Among its numerous objectives, the Advocacy Committee continues to serve as a resource for the CSHP branches in responding to local and provincial advocacy issues.  This group also responded to requests for national consultation this year from the following stakeholders:  National Association of Pharmacy Regulatory Authorities (draft model standards for pharmacy compounding of non-sterile preparations), Health Canada (draft guide to reporting drug shortages and discontinuations), and External Panel of the federal Ministers of Justice and Health (physician-assisted dying).

Association of Faculties of Pharmacy of Canada (AFPC), Canadian Experiential Education (CanExEd) Steering Committee / CSHP Representative: Jason Howorko

The Steering Committee was struck in October 2014 to provide direction and oversight to the CanExEd project.  Several reports have now been produced based on the priorities set out at the beginning of the project and are accessible, along with additional materials, on the AFPC website (http://www.afpc.info/content/canexed-reports).  The final wrap-up meeting of the Steering Committee, which concluded the project, occurred in May 2016.  Finally, a new expanded CanExEd stakeholder group is being considered to allow external organizations (like CSHP and CPhA) to provide ongoing input on the development of experiential education programs.

Royal College of Physicians and Surgeons of Canada (RCPSC), Steering Committee of the Acute Critical Events Simulation (ACES) Education Program / CSHP Representative: Dr. Sharon Yamashita

The purpose of providing interprofessional input on the educational cases is to disseminate the ACES course to a more diverse population of learners. Dr. Yamashita assists in the development and review of some of the cases as well as identifies other pharmacists as authors and reviewers of the cases.  As of September 2016, 15 drug monographs had been completed and were ready for publication, with an additional 20−25 monographs under review.  It is anticipated that these monographs will progress to publication over the next several months.

Association of Medical Microbiology and Infectious Disease (AMMI) Canada, Antimicrobial Stewardship and Resistance Committee (ASRC) / CSHP Representative: Dr. Tim Lau

The purpose of this committee is to promote antimicrobial stewardship practices in Canada through an interprofessional approach.  In the same capacity, Dr. Lau represented CSHP as a member of the Canadian Roundtable on Antimicrobial Stewardship in Toronto, Ontario, on June 16−17, 2016.  The primary purpose of this roundtable was to start developing a multi-sectoral antimicrobial stewardship action plan for Canada (spanning hospital, long-term care, and community settings) and to build consensus among clinicians, policy experts, and public health leaders on achievable strategies and policies likely to impact antimicrobial trends in Canada.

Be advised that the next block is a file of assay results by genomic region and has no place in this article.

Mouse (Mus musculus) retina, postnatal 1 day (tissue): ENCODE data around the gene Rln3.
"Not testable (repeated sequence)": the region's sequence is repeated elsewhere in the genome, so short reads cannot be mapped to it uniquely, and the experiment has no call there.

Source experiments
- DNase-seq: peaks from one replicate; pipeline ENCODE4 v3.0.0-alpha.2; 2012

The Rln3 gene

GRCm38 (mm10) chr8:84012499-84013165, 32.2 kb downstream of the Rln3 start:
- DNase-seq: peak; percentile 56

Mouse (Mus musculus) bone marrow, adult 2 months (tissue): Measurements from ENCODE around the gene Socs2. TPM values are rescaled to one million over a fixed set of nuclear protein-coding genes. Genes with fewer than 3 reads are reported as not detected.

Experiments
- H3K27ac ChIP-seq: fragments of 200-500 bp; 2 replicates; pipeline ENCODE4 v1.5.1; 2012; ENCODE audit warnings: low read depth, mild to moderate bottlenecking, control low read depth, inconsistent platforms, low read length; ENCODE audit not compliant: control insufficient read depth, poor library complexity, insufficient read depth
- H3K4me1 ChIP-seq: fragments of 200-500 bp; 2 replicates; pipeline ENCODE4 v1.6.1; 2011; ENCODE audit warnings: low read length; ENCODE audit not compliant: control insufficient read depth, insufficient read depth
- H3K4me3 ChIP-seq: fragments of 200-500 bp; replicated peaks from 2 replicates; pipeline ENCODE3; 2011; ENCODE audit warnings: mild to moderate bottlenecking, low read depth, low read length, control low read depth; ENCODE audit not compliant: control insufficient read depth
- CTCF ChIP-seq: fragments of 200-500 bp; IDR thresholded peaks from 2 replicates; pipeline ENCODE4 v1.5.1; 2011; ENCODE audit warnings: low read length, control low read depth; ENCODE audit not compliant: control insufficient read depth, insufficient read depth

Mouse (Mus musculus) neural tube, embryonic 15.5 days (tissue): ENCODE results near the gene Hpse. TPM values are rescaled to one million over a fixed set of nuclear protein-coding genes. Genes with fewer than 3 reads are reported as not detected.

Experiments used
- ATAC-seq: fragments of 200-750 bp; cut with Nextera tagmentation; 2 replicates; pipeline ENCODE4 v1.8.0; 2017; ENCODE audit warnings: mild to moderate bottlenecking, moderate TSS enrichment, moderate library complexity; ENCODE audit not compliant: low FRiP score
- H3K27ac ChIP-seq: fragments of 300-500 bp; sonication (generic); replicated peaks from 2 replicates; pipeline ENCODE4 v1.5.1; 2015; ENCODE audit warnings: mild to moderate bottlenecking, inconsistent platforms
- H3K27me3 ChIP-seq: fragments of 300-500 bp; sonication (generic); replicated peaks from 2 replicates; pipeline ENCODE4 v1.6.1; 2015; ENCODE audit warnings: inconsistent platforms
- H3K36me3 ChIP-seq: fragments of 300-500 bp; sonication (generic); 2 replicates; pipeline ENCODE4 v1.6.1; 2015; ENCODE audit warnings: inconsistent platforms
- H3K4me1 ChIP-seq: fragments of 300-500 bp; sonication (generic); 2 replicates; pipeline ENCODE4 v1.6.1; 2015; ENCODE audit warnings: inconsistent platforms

Canadian Council for Accreditation of Pharmacy Programs (CCAPP) / CSHP Representative: Dr. Donna Woloschuk

Donna Woloschuk was elected President for 2016−2017.  CCAPP and the US Accreditation Council for Pharmacy Education (ACPE) are currently exploring the possibility of a mutual recognition of their accreditation standards and processes, which would be a path to achieving mutual recognition of first professional degree pharmacy graduates of accredited programs and improving labour mobility between the two nations.  CCAPP expects to implement the new Accreditation Standards for Pharmacy Programs in early 2017.  Work has started on the revision of the Standards for Accreditation of Pharmacy Technician Programs (anticipated implementation in 2018).  The new Accreditation Standards for International Pharmacy Programs should be published by June 2017.

Canadian Clinical Pharmacy Key Performance Indicators (cpKPI) Collaborative / CSHP Representative: Cathy Lyder

This group has recently initiated a visioning and goal setting exercise, with preliminary results being reviewed internally.  The working group on the national cpKPI registry has drafted a research protocol, and a residency project assessing the pharmacy learner impact on cpKPI patient processes was completed.  The national patient cpKPI stakeholder feedback was analyzed qualitatively and the results are expected to be presented at a conference.

CPhA/AFPC Pharmacy Workforce Planning Committee / CSHP Representative: Dr. Douglas Doucette

Having identified a change in the pharmacist workforce from shortage to surplus, CPhA and AFPC have established a multi-stakeholder planning initiative to conduct a comprehensive assessment of the current and projected workforce, focusing on supply and demand for pharmacists.